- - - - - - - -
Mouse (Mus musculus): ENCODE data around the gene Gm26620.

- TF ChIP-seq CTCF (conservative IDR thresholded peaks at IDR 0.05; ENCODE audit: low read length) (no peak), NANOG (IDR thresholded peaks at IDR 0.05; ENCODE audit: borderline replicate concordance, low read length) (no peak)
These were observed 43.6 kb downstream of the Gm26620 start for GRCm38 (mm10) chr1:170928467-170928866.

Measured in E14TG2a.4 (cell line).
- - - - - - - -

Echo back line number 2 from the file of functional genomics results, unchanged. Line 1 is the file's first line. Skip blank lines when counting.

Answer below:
- TF ChIP-seq CTCF (conservative IDR thresholded peaks at IDR 0.05; ENCODE audit: low read length) (no peak), NANOG (IDR thresholded peaks at IDR 0.05; ENCODE audit: borderline replicate concordance, low read length) (no peak)